By Julia Turshen Thereís a poem I love called September Tomatoes by the Massachusetts-based poet Karina Borowicz. In it, she evokes the feeling and details of the season change, like the fruit flies that erupt from tomato plants and the compost that cooks build from what remains of summer. It closes beautifully: "My greatgrandmother sang with the girls of her village / as they pulled the flax. Songs so old / and so tied to the season that the very sound / seemed to turn the weather."
Borowicz captures in her poem what I try to capture in my kitchen this time of year: the palpable shift from one time of year into another. Cooking with autumnal produce means juicy grapes and crunchy apples, tough-skinned squash and pumpkins and tender heads of cauliflower and, my favorite, tall stalks thick as branches dotted with Brussels sprouts.
Apples, my take includes warm wedges cooked in brown butter that can veer savory with sage or sweet with brown sugar. You can serve the savory ones alongside roast chicken or pork chops, or on toast that youíve slathered with goat cheese or ricotta. The sweet ones can be offered in the morning to make usual oatmeal less usual, or for dessert over ice cream. But for days when fall doesnít quite feel like fall, you can do a cold, crunchy apple salad with fish sauce and cilantro, a nod to Southeast Asian green mango salad. A fall fruit that can be dressed in warm weather clothing, an apple is a versatile thing. Use crisp, firm apples for all these preparations.
Butternut squash, or any winter squash for that matter, offers similar versatility. You can grate the flesh and mix it with Parmesan, thyme, a bit of flour and egg and fry the mixture into irresistible fritters that are perfect to serve with cocktails at your next dinner party. You can even tuck the fritters into warm flatbread that youíve spread with yogurt and top with some cucumbers and salad greens for a delightful vegetarian sandwich. While itís delicious made crisp, squash is also wonderful rendered soft. Try it in a simple, creamy soup spiked with pimentůn (smoked Spanish paprika) or pureed into a mash with a bit of saffron. Serve the mash as a side dish for nearly anything, including ó but not limited to ó braised lamb, roasted salmon or chicken thighs.
Brussels sprouts can also take on so many forms and lend themselves well to strong flavors. One of my favorite techniques includes mustard in three forms: mustard seeds that add crunch and pop (these are optional, but do try them if you can find them); Dijon mustard, creamy but sharp; and grainy mustard, sort of a cross between the first two. Combined, they transform plain roasted sprouts into a side dish with an incredible depth of flavor. Serve with bratwurst or roast pork loin. Or peel the leaves off each sprout, roast quickly and top with salty pecorino cheese and bright lemon juice. These are incredibly good and can be served on their own as a snack (like kale chips, but better) or as a side dish. You could even toss them with cooked pasta and call it a day. Or you can skip cooking altogether. Just combine thinly sliced raw sprouts with crumbled Gorgonzola and chopped, toasted hazelnuts for a rich, satisfying and unexpected salad.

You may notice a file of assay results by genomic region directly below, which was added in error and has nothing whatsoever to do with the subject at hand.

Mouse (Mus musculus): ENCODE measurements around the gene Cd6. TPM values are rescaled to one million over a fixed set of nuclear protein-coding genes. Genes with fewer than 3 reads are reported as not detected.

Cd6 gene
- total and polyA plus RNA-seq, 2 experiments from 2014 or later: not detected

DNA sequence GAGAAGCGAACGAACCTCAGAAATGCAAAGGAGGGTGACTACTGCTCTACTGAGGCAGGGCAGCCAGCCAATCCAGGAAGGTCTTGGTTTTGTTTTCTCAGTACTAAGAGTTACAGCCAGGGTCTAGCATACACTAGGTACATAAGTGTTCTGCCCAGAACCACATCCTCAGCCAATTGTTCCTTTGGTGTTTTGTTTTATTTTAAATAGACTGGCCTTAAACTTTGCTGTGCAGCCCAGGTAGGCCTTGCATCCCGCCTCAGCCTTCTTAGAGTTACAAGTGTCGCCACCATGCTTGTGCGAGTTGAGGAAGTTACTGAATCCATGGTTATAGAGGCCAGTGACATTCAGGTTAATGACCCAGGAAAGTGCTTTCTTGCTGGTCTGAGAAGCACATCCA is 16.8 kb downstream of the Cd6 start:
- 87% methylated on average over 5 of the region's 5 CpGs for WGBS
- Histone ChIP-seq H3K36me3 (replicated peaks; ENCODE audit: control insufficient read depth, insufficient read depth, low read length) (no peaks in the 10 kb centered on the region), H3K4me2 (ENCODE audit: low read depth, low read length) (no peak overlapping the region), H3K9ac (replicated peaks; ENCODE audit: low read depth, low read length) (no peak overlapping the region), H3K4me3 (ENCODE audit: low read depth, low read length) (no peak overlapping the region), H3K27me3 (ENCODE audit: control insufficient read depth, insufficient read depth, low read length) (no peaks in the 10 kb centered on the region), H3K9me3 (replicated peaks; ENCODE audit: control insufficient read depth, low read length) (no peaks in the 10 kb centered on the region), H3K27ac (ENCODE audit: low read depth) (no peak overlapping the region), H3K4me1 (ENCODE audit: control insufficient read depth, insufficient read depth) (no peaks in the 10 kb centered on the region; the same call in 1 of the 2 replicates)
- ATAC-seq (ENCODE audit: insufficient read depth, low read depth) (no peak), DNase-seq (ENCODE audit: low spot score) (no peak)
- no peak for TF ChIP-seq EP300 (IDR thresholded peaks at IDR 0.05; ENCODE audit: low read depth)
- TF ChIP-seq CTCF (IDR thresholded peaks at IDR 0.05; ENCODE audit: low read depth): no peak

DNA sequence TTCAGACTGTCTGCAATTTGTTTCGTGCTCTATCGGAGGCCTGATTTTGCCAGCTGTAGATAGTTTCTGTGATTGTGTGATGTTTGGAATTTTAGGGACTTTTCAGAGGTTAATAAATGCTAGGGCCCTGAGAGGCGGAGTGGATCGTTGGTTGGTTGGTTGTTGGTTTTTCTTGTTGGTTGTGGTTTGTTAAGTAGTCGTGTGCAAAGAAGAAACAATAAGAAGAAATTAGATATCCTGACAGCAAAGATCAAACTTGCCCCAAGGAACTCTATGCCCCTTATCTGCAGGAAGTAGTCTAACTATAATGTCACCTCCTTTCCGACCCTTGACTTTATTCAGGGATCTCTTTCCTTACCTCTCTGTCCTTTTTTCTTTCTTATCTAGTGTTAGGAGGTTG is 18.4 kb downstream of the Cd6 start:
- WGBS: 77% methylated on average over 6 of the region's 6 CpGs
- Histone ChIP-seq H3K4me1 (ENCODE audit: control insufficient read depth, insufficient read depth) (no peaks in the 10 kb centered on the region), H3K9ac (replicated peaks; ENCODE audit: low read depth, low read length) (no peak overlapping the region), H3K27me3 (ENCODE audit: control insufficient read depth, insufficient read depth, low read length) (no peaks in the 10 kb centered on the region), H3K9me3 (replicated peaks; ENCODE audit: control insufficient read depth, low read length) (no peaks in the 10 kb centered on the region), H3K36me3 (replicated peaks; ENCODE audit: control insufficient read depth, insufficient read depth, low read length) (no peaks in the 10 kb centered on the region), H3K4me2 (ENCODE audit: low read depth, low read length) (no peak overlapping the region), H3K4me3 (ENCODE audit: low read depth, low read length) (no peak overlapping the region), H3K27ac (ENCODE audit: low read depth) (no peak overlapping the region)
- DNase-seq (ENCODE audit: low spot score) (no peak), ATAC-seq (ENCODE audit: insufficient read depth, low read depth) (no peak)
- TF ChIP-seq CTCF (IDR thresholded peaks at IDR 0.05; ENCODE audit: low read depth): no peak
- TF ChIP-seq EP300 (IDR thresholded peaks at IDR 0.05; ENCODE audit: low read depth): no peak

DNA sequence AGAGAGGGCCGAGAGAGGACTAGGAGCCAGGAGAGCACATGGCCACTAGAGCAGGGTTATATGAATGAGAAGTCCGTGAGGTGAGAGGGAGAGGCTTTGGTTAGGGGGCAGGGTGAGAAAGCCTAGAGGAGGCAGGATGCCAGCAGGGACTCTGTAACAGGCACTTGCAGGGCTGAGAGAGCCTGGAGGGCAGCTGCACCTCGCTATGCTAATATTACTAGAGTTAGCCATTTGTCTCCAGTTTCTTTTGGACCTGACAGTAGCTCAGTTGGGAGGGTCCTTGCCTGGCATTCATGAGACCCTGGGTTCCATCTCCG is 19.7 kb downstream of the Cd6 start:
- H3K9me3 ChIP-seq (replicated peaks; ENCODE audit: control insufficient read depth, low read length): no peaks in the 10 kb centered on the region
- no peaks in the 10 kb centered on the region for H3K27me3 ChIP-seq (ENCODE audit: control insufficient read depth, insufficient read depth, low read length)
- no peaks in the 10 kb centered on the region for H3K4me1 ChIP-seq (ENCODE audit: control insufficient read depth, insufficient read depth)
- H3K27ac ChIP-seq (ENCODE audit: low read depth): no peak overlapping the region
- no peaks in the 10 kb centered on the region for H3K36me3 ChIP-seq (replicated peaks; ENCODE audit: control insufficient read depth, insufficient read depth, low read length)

Cauliflower, with its sturdy florets, can also stand up to big flavors. I like to roast a whole head broken into pieces until theyíre browned and crisp at the edges and toss with butter and hot sauce, like chicken wings sans the chicken. Or roast and drizzle with a simple cheddar cheese sauce (like nachos sans the chips). Both of these remind us that vegetables can be just as satisfying as anything else.
Grapes, while available all year, hit their peak in the fall. Besides just eating out of hand, try cooking with them. I like to throw them on a sheet pan with bitter broccoli rabe and fennel-scented Italian sausages and roast the whole tray. The grapes get soft and concentrated, almost like cherry tomatoes. Or make a shrub, the delicious and versatile vinegar-based fruit syrup. You can mix it with sparkling water for an alternative to soda or mix with gin and serve over crushed ice. To make it, all you need is a jar and a little patience. Just crush grapes with sugar and let them sit for a day before straining the mixture and adding an equal part apple cider vinegar. The shrub can sit in your fridge for up to a month. Itís a great thing to bring to someoneís house if youíre invited for dinner. And the easiest way to make grapes last longer? Throw them in your freezer and pull them out whenever you want a healthy, refreshing snack. Theyíre my go-to, especially when Iím writing. In fact, Iím eating some right now.